A glass case full of batons lined one wall. A youth group had presented Tito with a ceremonial baton. Many organizations followed their example.
There was a large fountain and a garden area outside Tito’s grave. The grounds and buildings were very nice, but I felt we were missing one thing: Yugoslav History. We had to search around a bit to find the “Old Museum.” This was the place.
The “Old Museum” was a long building that held relics and objects from Yugoslavia’s past. There were art pieces from a thousand years ago. The history of the Balkans was told with a collection of weapons from Serbia’s long military past.
One case held a pair of scary looking, heavy shackles. Tito and other captured partisans were chained by the Nazis. This was serious stuff. Imprisonment was a grim fate. The partisans had to be courageous. How did Tito avoid being executed?
On the way back to the apartment, Maria asked me if I had a Cevapi yet. A Cevapi is a meat sandwich in a pita shell. She insisted we stop and get some to bring back to the apartment. I went into the shop with her. “Everyone knows me here!” She did get the royal treatment. The shop reminded me of an Italian Beef stand in Chicago. It was a great meat lovers sandwich!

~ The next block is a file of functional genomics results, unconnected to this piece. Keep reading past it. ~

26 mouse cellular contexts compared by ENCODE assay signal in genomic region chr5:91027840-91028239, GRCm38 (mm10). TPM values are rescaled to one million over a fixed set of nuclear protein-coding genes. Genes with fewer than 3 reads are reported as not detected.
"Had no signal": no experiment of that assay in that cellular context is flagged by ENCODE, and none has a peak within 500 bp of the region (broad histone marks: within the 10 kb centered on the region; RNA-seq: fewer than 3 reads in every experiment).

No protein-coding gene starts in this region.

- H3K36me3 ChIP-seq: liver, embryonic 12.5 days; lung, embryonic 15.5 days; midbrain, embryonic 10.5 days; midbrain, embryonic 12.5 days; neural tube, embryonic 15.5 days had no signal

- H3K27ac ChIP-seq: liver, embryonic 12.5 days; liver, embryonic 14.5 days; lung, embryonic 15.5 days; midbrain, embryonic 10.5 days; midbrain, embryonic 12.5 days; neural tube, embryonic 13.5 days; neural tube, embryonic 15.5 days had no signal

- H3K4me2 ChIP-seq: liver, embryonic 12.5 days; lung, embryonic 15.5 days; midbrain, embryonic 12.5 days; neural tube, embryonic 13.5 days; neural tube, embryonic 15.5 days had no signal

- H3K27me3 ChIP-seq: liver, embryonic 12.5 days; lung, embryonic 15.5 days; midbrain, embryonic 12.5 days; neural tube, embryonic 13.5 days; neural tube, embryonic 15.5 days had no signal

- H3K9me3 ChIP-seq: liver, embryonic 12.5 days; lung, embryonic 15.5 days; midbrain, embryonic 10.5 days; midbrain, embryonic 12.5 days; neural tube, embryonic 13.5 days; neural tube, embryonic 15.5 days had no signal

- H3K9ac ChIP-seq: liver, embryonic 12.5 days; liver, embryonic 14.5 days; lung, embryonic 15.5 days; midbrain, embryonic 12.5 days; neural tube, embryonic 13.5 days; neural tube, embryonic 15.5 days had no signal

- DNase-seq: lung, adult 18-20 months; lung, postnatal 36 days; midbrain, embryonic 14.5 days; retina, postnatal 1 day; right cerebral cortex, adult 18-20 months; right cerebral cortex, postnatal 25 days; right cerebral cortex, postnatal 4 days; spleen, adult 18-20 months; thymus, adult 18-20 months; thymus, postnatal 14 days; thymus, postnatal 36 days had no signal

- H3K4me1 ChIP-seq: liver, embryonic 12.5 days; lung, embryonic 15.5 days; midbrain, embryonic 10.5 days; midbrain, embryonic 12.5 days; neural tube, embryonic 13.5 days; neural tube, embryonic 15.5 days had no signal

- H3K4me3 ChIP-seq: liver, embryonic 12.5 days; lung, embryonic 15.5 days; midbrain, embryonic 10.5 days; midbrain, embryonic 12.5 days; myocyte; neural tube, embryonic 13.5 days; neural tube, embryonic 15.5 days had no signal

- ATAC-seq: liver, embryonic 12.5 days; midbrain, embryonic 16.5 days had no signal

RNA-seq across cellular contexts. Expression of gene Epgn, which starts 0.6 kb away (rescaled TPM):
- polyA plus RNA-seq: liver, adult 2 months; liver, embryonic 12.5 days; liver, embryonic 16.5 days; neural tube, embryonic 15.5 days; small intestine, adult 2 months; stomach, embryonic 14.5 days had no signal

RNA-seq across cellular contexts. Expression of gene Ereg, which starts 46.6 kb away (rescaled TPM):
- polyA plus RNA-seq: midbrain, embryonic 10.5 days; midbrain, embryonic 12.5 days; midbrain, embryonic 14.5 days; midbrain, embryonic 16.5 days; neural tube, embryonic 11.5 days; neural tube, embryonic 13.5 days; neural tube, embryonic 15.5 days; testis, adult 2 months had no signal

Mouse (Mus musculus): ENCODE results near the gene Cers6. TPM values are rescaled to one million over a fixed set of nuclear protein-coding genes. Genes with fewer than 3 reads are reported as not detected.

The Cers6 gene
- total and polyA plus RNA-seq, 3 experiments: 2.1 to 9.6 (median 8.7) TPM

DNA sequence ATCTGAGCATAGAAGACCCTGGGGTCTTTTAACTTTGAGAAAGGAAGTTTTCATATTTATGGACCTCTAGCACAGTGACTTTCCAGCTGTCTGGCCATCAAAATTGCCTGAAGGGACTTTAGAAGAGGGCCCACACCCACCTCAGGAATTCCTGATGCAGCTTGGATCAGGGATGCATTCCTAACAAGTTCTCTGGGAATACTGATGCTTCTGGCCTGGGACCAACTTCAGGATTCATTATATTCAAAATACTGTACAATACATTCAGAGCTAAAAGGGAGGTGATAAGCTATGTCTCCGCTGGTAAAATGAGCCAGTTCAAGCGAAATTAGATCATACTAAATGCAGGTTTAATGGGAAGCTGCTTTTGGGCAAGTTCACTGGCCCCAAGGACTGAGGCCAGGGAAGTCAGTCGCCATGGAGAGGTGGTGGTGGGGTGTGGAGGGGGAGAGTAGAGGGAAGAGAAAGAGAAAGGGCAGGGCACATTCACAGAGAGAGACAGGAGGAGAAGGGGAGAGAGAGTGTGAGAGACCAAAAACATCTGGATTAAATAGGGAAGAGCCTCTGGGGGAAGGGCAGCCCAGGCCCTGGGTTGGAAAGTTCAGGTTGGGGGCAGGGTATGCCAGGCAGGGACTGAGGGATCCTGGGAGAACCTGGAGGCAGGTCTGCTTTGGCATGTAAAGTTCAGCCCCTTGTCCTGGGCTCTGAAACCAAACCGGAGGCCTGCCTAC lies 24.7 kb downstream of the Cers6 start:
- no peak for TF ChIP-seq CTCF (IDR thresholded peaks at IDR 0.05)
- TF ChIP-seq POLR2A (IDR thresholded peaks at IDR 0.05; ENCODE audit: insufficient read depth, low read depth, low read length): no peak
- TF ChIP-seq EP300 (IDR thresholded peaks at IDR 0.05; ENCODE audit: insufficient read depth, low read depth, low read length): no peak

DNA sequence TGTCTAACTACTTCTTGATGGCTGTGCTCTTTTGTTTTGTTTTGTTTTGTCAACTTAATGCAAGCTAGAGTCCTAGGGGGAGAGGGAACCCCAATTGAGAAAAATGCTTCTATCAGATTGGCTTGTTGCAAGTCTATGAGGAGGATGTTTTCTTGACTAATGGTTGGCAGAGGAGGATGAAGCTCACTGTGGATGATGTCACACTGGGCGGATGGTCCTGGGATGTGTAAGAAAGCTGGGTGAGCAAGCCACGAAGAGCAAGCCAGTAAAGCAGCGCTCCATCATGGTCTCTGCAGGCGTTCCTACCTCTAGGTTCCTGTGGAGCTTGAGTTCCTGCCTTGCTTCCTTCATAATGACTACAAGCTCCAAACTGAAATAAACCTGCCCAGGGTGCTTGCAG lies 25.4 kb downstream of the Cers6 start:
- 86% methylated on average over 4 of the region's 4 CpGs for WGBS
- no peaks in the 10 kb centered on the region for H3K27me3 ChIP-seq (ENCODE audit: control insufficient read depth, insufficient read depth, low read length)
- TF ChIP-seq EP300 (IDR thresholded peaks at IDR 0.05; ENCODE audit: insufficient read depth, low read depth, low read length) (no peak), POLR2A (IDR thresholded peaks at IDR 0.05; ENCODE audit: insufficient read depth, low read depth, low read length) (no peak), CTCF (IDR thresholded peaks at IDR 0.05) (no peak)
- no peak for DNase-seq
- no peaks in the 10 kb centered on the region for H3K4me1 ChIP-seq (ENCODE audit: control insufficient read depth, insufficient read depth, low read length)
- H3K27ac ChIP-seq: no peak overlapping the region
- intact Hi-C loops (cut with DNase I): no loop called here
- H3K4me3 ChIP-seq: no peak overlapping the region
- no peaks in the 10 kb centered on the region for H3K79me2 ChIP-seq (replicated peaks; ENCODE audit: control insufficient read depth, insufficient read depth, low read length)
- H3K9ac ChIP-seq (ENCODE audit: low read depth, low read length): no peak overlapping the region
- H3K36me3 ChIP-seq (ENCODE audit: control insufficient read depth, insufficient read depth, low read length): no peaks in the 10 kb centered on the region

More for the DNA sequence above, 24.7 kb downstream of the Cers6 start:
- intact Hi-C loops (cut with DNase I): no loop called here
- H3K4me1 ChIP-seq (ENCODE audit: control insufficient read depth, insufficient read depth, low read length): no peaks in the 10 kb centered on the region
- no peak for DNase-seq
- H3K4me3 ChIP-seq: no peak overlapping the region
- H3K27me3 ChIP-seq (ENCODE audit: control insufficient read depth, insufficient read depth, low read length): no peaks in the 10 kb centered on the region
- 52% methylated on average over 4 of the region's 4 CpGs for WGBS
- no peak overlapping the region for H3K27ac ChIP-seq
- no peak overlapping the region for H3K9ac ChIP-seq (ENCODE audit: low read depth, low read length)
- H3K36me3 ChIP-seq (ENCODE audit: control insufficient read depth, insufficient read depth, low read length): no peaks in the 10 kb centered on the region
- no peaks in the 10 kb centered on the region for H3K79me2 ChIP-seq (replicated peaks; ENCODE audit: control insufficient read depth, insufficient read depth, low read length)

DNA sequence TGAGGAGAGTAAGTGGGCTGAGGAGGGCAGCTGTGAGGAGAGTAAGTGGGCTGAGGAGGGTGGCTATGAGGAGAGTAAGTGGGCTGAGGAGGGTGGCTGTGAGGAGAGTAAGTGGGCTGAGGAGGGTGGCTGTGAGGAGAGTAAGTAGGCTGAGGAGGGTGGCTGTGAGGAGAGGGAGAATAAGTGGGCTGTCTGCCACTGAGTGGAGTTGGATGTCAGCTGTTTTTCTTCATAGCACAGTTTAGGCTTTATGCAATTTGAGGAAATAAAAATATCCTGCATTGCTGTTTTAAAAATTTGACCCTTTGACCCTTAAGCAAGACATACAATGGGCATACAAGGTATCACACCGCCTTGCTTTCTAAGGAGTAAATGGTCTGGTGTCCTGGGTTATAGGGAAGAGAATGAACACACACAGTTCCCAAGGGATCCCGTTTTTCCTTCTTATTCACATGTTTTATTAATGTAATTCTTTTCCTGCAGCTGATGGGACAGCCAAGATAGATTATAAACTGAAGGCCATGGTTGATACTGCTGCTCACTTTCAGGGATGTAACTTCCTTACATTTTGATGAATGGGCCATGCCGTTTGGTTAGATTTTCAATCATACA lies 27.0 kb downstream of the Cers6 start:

Near Jerome’s apartment we couldn’t help but notice some ominous but official looking guys hanging out. Maybe they were police. Maybe they were guards. They were security of some kind. They all wore suits and had discrete radio wires hanging from their ears. Why were they here? Jerome suspected that they were guarding some big wig during a mistress hookup. Serbian tax dinars at work.
Jerome went into a local store. I waited outside. My loitering attracted the attention of one of the security force. He walked over and gave me the eye. He never said anything. I gave him a nervous hello. It made me think a bit. What is the legal deal here? Do you even get to call a lawyer?
Wednesday. September 7.
My last day in Serbia. I would fly to Rome that afternoon. Jerome met me at the hotel and took me for a quick visit to the nearby St. Michael’s Cathedral. I’m glad I got to see its ornate interior. The church was a flashpoint of Serbian history. It became a symbol of independence from the Turks.
Jerome and Marija were great hosts. I would not have seen this part of the world without them. Jerome got me a different flight back to Rome so I didn’t have to go back to Podgorica for the scheduled flight. He arranged “Business Class” for me. It was a great start for my trip to Rome.